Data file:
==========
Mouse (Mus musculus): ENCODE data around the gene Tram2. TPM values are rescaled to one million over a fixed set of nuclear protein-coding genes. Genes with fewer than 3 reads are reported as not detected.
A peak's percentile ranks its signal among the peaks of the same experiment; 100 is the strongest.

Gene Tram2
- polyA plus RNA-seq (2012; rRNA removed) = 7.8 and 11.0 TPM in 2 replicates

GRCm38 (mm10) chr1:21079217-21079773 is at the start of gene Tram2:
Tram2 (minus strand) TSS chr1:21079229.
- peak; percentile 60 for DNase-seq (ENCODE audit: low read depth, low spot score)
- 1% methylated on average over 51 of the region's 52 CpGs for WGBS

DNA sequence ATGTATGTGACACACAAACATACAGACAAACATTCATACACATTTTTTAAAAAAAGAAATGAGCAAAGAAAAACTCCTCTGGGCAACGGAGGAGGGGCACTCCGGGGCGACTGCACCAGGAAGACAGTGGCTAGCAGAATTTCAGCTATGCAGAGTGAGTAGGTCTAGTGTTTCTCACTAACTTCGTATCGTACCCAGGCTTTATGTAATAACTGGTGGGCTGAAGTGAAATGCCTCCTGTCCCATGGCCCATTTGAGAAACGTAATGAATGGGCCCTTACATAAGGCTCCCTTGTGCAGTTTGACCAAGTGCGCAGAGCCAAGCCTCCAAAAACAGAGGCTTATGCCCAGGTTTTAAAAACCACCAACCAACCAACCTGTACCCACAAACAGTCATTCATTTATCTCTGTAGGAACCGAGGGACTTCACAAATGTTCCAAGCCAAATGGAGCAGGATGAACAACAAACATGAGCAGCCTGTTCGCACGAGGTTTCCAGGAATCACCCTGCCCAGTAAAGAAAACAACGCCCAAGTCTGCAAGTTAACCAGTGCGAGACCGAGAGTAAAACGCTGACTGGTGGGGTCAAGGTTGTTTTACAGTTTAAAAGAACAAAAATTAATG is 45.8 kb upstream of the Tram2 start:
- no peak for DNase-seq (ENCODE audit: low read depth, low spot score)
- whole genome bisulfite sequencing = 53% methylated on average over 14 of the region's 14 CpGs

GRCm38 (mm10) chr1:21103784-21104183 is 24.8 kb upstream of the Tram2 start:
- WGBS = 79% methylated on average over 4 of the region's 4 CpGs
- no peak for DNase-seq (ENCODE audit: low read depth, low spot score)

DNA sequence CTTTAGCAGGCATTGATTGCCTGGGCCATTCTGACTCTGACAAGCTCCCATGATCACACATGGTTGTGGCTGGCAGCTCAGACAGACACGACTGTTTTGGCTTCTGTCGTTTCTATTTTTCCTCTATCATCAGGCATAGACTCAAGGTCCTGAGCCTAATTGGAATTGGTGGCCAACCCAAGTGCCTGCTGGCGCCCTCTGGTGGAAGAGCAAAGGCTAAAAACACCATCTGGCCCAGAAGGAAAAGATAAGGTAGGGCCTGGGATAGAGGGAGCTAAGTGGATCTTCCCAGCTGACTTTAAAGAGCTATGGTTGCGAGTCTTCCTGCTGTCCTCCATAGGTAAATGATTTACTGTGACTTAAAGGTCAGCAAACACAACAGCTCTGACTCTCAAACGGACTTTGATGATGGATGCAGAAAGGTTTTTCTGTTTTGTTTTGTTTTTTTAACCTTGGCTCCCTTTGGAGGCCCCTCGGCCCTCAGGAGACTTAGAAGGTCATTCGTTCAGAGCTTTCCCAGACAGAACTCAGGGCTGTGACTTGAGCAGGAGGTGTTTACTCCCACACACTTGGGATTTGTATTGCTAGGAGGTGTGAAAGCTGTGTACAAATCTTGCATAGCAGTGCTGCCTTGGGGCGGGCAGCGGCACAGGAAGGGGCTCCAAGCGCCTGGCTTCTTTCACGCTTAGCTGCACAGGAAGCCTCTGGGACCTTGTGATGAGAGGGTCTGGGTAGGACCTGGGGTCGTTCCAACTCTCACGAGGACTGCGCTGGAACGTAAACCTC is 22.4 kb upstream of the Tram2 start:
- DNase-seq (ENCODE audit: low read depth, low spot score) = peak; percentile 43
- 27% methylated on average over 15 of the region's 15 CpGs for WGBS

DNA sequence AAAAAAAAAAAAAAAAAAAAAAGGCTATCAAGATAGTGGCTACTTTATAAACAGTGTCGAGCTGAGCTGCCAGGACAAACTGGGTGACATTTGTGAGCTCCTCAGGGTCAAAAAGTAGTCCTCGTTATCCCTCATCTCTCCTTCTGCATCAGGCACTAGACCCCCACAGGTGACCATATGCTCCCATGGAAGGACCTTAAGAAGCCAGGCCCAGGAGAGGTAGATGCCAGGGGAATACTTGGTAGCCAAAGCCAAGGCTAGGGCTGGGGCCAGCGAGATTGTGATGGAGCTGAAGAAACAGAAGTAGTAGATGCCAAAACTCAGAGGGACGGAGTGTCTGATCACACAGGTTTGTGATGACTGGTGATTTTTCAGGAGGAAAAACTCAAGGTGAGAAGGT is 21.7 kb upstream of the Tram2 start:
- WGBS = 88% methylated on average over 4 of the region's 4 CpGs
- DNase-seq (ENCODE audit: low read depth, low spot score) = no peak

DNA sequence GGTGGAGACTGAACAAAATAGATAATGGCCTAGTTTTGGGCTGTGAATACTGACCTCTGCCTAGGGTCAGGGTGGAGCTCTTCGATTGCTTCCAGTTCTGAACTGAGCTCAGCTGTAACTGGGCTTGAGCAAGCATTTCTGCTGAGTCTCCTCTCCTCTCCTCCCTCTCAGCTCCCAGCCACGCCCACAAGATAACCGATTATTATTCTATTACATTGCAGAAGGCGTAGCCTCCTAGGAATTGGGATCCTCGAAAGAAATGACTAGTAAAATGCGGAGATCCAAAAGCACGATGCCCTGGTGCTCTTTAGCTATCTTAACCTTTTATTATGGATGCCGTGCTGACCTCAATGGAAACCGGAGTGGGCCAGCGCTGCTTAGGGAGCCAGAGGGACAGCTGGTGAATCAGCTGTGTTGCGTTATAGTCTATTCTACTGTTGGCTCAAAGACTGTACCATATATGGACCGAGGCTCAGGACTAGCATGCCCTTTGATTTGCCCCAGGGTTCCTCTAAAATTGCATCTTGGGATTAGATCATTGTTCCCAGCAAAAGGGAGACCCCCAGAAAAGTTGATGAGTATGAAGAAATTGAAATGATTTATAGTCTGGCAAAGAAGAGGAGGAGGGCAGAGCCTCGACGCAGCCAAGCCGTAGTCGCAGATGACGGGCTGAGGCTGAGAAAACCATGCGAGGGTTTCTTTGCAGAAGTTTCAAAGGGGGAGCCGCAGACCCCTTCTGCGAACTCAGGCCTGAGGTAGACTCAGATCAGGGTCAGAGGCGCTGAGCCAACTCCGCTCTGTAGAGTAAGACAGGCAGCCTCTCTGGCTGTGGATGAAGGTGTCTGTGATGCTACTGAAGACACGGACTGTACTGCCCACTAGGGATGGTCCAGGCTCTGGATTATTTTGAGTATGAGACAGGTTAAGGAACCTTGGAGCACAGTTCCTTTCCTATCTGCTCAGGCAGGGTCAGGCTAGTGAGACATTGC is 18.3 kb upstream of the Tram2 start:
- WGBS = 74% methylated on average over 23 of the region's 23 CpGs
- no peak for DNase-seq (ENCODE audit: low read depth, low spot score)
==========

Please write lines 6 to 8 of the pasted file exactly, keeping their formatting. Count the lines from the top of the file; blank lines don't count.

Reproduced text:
Tram2 (minus strand) TSS chr1:21079229.
- peak; percentile 60 for DNase-seq (ENCODE audit: low read depth, low spot score)
- 1% methylated on average over 51 of the region's 52 CpGs for WGBS